Dining and drinking rituals in the ancient world have been the subject of much recent discussion, and the significance of these rituals, particularly for males, has been extensively studied. Scholars have often slighted the topic of women's part in the history of ancient Greek dining and drinking parties, however, and the broad generalization ‘Citizen women were never present at Greek symposia’ is not uncommon. Admittedly, women other than hetairai, slaves, hired entertainers, etc., are not conspicuous in the evidence from which we must draw our history of ancient Greek symposia. The evidence, however, both written and visual, was created and preserved predominantly by males. Also, the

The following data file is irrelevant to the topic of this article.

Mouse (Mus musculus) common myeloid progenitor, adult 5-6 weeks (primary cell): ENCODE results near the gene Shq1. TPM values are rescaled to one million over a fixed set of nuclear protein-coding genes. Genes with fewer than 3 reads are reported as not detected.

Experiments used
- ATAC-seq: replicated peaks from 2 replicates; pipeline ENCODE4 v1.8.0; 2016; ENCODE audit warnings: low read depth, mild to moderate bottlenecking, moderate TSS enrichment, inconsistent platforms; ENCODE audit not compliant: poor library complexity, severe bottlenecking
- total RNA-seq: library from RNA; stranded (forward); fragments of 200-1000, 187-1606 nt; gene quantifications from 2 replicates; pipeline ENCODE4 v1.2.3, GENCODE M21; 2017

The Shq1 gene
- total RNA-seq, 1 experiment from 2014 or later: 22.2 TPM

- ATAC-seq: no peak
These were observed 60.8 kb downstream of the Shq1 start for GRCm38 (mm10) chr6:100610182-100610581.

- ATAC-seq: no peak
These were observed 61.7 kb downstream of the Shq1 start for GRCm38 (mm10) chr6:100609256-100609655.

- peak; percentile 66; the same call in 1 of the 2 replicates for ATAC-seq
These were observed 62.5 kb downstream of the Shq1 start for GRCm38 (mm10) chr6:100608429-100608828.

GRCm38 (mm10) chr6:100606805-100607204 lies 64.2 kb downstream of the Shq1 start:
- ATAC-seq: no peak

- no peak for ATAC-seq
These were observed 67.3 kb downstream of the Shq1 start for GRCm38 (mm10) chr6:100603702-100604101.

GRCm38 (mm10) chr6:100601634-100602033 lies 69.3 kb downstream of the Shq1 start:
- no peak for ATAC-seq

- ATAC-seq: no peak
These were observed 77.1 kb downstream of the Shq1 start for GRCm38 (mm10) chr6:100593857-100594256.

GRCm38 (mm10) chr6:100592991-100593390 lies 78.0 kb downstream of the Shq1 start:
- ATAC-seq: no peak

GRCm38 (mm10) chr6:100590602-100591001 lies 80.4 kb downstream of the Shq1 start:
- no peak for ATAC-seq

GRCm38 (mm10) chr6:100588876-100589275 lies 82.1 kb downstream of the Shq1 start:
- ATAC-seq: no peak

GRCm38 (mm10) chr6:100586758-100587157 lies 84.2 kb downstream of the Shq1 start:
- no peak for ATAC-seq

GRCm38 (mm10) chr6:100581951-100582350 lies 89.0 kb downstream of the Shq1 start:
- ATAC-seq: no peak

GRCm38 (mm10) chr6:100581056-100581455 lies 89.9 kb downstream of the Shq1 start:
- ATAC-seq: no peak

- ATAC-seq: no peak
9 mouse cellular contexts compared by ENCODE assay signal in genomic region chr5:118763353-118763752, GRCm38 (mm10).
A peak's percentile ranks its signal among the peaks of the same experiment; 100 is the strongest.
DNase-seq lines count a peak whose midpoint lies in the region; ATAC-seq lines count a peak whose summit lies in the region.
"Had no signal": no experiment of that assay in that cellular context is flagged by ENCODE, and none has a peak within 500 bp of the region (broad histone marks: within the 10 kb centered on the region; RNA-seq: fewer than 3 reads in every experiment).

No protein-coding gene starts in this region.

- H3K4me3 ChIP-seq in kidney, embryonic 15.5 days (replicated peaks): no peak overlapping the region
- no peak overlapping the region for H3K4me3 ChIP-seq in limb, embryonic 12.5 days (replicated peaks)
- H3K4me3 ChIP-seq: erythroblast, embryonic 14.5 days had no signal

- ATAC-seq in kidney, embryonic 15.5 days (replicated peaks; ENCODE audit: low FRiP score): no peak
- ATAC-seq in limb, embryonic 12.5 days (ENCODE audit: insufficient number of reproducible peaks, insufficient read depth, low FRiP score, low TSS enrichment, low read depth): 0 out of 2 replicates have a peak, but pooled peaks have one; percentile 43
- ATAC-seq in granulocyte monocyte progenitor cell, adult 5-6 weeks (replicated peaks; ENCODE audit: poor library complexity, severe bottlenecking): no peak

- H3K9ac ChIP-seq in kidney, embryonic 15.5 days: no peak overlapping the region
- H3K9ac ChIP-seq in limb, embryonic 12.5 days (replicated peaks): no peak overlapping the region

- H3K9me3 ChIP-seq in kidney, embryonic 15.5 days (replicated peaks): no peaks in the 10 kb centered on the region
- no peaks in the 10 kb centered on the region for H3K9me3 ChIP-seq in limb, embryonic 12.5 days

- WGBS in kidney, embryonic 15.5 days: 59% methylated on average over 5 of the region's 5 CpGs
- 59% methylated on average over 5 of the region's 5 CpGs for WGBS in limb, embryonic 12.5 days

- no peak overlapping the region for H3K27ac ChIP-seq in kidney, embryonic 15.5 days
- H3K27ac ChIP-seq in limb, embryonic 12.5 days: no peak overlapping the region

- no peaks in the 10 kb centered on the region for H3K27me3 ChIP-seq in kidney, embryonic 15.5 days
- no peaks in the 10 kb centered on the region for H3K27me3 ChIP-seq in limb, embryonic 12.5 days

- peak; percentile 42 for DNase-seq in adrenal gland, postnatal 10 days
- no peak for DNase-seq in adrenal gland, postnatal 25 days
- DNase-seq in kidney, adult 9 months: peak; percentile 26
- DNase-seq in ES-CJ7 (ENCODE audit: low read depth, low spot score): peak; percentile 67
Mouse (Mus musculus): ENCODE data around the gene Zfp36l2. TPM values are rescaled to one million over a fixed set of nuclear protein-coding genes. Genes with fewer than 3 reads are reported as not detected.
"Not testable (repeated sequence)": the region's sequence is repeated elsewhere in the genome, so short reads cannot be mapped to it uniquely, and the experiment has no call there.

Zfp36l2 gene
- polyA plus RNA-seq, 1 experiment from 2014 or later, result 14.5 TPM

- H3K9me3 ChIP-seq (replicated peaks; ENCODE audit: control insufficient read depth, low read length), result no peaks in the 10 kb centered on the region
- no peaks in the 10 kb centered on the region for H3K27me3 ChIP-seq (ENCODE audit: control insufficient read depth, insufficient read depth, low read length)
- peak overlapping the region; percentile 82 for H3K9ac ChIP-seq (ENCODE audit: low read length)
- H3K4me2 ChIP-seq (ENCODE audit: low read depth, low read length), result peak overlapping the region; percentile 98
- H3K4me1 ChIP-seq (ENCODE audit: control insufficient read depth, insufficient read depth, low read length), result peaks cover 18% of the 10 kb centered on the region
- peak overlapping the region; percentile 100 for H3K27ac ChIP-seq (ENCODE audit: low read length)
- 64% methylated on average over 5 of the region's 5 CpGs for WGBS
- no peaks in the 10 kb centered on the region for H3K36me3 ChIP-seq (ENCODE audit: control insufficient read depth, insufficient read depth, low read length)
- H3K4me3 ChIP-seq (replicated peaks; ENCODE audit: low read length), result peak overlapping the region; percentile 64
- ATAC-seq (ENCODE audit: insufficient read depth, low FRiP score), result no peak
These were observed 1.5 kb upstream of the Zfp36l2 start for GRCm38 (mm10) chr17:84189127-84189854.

view that there was a fairly narrow participation of women often seems based largely on evidence taken from fifth and fourth century B.C. Athens. Yet the roles of women at Greek dining and drinking partieschanged over time and place. This paper provides a survey, with examples, of the variety of women's dining occasions from the Homeric through to the Hellenistic age. The aim of this survey is to emphasize the value of paying closer attention to the female side of wining and dining in our discussions of occasions of commensality in the ancient Greek world.